The response we got from you was nothing short of exceptional - in fact we got so many responses that we simply couldn't find a way to read them all out during our podcast.
And that's why we've created this blog post - to provide a go-to place all of your football book recommendations, comments and suggestions, should the need for literary inspiration ever strike.
If you want to provide us with further recommendations of your own or if you can provide feedback about one of the books mentioned, please leave us a comment at the foot of the page. Failing that, if any of you would like to review a football book for The Football Attic, that would be excellent too - just drop us a line to admin [at] thefootballattic [dot] com. We look forward to hearing from you!
And now, here's what you told us...
Terry Duffelen: ‘All Played Out: The Full Story of Italia 90’ by Pete Davies. “This book probably had the biggest effect on me. I really enjoyed the frankness of some of the interviews and Davies' account of the Italia 90 semi defeat has stuck with me forever.”
Steve Gabb: ‘Only a Game?' by Eamon Dunphy. “Great autobiography covering a couple of years in Dunphy's career playing as a journeyman midfielder for Millwall (in the Second Division) during the 70s. It's a really insightful read and made me understand a lot more about how footballers think. Though how relevant it is to modern day footballers, I'm not sure.”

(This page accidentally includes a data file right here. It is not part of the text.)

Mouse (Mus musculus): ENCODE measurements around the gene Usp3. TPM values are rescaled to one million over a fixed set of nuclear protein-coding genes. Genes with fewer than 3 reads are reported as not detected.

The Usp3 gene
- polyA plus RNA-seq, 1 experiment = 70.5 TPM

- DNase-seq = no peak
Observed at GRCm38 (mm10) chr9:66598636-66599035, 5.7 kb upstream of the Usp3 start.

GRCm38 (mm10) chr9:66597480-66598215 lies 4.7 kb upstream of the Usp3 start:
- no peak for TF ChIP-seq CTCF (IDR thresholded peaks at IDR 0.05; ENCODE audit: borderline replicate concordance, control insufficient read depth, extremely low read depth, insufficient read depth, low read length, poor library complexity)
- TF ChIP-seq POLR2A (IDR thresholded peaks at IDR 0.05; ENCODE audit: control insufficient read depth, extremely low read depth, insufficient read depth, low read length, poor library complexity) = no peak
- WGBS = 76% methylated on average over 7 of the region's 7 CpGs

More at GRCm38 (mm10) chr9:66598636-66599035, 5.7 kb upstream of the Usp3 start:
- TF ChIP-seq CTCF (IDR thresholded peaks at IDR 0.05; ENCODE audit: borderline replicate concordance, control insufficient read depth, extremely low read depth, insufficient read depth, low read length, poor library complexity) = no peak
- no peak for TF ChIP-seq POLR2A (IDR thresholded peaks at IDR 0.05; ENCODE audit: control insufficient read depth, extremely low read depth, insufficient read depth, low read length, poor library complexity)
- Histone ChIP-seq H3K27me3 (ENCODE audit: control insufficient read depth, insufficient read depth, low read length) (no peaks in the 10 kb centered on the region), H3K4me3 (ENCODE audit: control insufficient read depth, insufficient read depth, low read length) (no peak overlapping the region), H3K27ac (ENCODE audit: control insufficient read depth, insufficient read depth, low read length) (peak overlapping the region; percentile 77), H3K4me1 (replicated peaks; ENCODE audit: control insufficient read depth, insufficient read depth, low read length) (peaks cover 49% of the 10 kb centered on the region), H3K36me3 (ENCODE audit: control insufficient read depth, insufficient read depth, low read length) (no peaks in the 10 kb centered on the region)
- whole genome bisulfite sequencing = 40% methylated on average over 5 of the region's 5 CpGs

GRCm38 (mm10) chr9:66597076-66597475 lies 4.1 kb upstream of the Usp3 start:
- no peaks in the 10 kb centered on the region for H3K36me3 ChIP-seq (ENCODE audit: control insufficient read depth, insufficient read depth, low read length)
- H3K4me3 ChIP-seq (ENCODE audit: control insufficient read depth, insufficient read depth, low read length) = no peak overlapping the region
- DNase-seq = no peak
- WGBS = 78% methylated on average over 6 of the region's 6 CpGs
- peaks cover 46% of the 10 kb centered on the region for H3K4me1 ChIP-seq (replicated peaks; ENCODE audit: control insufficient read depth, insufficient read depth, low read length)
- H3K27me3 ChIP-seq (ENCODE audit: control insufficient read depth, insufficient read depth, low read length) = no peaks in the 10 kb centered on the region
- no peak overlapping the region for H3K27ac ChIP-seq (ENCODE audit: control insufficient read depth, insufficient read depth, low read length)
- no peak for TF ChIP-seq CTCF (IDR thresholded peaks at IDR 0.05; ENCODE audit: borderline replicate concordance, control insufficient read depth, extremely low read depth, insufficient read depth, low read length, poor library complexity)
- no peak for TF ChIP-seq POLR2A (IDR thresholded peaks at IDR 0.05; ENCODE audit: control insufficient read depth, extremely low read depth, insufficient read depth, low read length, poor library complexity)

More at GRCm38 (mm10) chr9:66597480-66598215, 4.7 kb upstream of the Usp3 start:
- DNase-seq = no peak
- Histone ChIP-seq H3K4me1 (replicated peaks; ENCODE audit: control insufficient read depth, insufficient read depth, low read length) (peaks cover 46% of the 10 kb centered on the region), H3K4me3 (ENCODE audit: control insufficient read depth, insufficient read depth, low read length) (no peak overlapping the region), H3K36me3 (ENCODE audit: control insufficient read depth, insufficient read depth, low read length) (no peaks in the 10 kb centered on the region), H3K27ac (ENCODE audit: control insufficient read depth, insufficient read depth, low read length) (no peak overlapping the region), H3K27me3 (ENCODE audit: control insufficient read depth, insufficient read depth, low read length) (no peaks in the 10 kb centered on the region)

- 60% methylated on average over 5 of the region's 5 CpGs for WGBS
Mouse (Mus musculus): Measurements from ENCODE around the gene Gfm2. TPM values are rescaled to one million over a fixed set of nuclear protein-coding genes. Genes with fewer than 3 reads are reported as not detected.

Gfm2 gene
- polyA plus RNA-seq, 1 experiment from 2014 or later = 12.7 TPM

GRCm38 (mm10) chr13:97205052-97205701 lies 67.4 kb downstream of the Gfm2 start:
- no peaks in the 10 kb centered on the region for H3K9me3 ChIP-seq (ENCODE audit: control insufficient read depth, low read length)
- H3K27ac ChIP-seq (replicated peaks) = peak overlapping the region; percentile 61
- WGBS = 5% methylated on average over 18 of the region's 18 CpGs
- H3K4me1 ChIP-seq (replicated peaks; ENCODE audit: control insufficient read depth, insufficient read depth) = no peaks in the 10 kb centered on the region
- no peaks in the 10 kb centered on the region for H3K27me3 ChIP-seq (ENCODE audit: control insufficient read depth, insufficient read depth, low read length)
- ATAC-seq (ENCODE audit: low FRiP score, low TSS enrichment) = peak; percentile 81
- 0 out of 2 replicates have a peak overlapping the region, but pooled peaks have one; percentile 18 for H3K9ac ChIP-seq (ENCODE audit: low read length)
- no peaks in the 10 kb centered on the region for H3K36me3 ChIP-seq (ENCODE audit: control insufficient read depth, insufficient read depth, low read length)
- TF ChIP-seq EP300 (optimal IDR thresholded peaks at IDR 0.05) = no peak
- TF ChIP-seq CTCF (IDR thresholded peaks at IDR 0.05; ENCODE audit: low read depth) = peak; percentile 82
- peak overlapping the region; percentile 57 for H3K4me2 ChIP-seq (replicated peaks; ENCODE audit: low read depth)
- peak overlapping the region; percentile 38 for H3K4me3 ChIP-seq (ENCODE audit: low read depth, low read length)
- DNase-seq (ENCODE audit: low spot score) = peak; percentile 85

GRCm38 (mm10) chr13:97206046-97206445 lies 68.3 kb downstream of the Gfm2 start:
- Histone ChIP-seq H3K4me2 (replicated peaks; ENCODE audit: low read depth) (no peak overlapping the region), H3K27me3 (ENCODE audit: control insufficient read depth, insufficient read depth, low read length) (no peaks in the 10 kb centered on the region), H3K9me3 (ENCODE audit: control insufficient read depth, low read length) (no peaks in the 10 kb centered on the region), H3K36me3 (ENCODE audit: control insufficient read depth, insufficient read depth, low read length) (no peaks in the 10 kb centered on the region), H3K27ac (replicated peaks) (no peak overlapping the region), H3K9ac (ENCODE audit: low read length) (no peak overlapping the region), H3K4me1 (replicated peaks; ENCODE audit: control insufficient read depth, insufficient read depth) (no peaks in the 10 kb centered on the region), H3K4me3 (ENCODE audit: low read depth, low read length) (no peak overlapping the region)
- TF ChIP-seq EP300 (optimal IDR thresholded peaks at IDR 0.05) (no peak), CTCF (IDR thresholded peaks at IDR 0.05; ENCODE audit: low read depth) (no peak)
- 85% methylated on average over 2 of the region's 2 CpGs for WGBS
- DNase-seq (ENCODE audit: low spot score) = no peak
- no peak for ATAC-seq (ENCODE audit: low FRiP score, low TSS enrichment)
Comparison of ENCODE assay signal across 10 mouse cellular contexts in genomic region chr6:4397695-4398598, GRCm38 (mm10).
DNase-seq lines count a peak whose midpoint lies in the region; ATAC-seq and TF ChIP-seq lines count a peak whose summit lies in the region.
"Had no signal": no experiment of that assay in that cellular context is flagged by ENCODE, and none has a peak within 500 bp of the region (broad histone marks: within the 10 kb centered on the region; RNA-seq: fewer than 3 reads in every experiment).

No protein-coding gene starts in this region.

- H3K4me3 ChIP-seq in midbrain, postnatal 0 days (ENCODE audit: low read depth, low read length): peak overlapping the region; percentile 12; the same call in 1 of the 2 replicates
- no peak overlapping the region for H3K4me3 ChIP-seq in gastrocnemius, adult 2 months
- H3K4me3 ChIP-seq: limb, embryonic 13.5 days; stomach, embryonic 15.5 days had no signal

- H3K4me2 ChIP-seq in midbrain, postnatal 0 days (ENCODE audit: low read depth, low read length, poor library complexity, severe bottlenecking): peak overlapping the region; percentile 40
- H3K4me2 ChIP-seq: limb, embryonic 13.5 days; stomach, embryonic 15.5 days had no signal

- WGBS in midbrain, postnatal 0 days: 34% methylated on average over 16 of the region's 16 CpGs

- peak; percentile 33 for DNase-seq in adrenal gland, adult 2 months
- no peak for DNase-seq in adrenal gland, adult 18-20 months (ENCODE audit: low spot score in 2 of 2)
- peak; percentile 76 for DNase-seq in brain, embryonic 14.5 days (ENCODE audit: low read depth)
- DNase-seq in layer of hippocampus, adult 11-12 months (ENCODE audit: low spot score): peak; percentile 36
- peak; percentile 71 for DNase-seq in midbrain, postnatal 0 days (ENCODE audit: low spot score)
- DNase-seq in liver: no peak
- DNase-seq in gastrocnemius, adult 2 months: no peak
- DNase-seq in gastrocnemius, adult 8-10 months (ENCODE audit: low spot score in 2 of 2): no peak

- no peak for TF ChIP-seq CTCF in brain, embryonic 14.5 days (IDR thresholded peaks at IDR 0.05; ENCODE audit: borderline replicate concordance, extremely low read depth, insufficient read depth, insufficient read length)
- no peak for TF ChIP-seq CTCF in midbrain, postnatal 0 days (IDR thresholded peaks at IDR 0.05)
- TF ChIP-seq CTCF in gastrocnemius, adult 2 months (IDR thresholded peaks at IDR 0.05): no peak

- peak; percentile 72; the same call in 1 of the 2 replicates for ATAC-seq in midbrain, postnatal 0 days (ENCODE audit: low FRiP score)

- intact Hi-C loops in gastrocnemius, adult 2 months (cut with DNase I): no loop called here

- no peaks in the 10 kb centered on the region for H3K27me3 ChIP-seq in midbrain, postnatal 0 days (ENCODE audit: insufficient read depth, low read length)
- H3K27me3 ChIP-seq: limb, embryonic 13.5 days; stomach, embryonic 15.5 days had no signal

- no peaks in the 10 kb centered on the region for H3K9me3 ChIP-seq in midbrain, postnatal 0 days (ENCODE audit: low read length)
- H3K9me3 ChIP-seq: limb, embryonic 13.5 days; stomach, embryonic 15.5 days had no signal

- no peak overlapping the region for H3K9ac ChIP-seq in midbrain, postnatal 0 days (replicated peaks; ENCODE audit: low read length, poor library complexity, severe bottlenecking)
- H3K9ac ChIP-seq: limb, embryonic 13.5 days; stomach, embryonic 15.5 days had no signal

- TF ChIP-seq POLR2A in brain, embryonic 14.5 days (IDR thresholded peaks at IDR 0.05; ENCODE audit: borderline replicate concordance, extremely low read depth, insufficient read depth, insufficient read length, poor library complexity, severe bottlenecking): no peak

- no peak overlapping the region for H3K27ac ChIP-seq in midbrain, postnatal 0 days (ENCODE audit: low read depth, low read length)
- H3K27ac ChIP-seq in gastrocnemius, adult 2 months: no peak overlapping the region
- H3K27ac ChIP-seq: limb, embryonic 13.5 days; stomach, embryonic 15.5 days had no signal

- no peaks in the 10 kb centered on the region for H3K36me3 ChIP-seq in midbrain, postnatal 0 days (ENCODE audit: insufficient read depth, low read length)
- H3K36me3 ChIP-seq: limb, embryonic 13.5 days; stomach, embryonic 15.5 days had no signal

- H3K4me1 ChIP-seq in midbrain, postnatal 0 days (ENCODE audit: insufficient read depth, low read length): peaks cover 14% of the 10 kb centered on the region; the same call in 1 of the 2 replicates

‘A Season with Verona’ by Tim Parks. “A great introduction to Italian football and also covers a lot on Italian politics.”
Dixie Dean's biography: “I've always been fascinated by football in the early part of the 20th century. Dean's biog is great. It covers his famous 60 goal season as well as incidents such as crashing his motorbike, having a metal plate inserted into his head, making his come-back three weeks later (and scoring the winning goal - with a header). The first comic book hero. Great read. Eddie Hapgood's is also an interesting read, the first footballer biography.
Victorian Football Miscellany: “A collection of news articles and match reports printed in the late 19th century. Fascinating stuff and gives a wonderful insight into how football began in the UK.”
Stuart Howard-Cofield: “For the sheer beauty of the writing and making you look at football in a completely different way- almost as art - Eduardo Galeano's collection of essays ‘Football in Sun and Shadow: An Emotional History of World Cup Football’ is a treat.
“I loved ‘The Miracle of Castel di Sangro: A Tale of Passion and Folly in the Heart of Italy’ for the drama, and ‘A Season with Verona’ by Tim Parks is a great look at Italian fan culture, mixed with a travelogue.
“Also, the Hunter Davies collection ‘The Second Half’, which was left at my local rail station's waiting room book exchange. It was the inspiration for me starting [Stuart's website] grumpyoldfan.net”